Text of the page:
London: HSBC Holdings is set to replace Chief Executive Michael Geoghegan with Stuart Gulliver, the head of its investment bank, and name its finance director as chairman, a person familiar with the matter said on Thursday.
The Financial Times, citing two unnamed people close to the bank's board, said Geoghegan would quit by the end of the year, at the same time that Finance Director Douglas Flint takes over as chairman.
The changes at the top of Europe's biggest bank would come after two weeks of wrangling over who would become its new chairman after Stephen Green said he would step down to become Britain's trade and investment minister in January.
Geoghegan, 56, had threatened to leave after reacting badly when he was told at a meeting last week that the board was not ready to give him the chairmanship, the FT reported earlier this week. The bank dismissed that report as "nonsense."
Europe's biggest bank had been expected to decide at a board meeting in Shanghai on Wednesday on a replacement for Green. The changes would also need approval by regulators.
HSBC has in the past prided itself on its succession strategy, and has a history of promoting its CEO to the chairmanship.
Replacing Flint as finance director will be Iain Mackay, a senior executive from the Asia-Pacific operations, Sky News reported.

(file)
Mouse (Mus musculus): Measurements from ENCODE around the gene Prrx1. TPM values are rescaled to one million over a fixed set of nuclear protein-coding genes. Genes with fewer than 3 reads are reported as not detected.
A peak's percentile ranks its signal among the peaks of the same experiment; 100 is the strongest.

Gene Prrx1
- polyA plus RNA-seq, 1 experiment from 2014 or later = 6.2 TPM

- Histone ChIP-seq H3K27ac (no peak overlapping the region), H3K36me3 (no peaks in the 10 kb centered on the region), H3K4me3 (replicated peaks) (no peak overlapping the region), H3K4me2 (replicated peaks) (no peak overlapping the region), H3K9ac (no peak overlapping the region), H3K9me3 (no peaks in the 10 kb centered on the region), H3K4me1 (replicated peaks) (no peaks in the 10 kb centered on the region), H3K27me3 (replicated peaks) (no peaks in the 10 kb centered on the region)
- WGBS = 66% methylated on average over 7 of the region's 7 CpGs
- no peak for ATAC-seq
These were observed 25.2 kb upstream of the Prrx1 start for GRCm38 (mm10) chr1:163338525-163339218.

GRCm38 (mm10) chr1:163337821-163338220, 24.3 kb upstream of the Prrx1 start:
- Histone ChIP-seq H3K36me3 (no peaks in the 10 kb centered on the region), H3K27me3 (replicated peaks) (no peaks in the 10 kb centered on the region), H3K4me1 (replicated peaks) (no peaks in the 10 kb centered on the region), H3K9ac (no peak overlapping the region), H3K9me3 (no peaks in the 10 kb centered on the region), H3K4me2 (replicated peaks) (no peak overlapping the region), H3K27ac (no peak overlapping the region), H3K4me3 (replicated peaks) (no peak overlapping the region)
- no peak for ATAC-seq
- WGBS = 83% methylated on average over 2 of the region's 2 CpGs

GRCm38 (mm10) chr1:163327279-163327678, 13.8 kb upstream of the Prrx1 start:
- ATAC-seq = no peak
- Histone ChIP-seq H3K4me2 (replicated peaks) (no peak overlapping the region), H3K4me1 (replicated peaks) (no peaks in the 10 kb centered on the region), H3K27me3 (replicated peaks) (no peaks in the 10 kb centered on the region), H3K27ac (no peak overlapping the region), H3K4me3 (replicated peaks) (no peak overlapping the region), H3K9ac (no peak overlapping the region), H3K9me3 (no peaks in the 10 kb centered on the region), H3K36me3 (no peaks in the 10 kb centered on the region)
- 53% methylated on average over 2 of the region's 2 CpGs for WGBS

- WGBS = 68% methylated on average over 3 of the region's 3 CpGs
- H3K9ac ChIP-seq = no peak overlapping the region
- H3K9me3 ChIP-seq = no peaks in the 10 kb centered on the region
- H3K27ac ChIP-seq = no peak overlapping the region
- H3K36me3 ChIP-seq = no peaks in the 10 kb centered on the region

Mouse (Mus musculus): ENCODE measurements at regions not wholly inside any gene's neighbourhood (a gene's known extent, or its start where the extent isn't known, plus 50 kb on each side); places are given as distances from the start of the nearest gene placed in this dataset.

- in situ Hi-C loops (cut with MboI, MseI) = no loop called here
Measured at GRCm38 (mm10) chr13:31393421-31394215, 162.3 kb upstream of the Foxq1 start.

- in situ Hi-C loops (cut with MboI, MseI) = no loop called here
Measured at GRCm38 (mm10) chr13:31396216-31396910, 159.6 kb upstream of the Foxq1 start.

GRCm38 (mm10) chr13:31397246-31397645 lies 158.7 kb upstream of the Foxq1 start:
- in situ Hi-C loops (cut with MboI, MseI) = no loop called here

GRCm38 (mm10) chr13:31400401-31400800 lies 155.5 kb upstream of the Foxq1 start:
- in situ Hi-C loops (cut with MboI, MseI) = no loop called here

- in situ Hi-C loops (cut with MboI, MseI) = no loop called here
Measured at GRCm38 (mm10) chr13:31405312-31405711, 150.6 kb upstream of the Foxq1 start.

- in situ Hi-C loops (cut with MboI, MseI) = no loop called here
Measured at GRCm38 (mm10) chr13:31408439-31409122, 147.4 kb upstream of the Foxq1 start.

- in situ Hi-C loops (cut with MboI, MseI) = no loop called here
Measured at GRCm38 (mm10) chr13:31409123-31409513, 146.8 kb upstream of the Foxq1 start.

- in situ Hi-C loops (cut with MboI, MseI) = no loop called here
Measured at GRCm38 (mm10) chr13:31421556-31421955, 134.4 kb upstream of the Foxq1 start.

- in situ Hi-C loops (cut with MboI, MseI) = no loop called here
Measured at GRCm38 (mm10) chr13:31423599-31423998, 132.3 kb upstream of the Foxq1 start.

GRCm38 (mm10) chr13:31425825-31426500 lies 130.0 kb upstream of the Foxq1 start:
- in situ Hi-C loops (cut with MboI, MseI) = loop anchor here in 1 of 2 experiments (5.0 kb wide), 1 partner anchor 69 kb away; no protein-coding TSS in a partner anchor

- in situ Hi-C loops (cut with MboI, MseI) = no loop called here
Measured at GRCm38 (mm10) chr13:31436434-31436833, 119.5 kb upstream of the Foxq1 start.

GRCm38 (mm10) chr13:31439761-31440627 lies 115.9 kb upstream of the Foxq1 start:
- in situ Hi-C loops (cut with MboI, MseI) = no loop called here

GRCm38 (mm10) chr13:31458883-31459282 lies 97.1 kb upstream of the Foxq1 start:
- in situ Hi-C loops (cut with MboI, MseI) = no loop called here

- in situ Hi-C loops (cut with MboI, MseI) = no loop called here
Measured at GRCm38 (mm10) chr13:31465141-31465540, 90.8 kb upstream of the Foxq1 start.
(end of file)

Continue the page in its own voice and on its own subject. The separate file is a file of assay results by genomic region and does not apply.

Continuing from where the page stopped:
HSBC declined to comment.
Gulliver, 51, will be the second investment banking chief to be named the new CEO of a top British bank this month, after Barclays said Bob Diamond will take the helm next year.
That appointment was slammed by some politicians, who said investment banking -- dubbed "casino banking" by some critics -- was taking too big a role at the big banks.
Gulliver, a 30-year veteran of the bank, has been groomed as the next CEO since taking a wider role as head of all European operations earlier this year, when Geoghegan moved the CEO's office to Hong Kong.
He is well respected in the City for refocusing HSBC's global banking and markets arm on debt financing and emerging markets, after it failed in an attempt to take on Wall Street's biggest names. He has been co-head or run the investment bank arm since 2003.
Flint, 55, is respected among investors after his long stint as finance director for having a firm grasp on the financial complexities of a bank spanning 86 countries.
The succession process has been led by senior independent director Simon Robertson, and reports of rifts has shocked the City used to calm transitions at the bank.
Geoghegan and former Goldman Sachs banker and HSBC non-executive John Thornton had been seen as the front-runners to become chairman, and the battle has unsettled the board, according to reports.
First Published: Friday, September 24, 2010, 09:31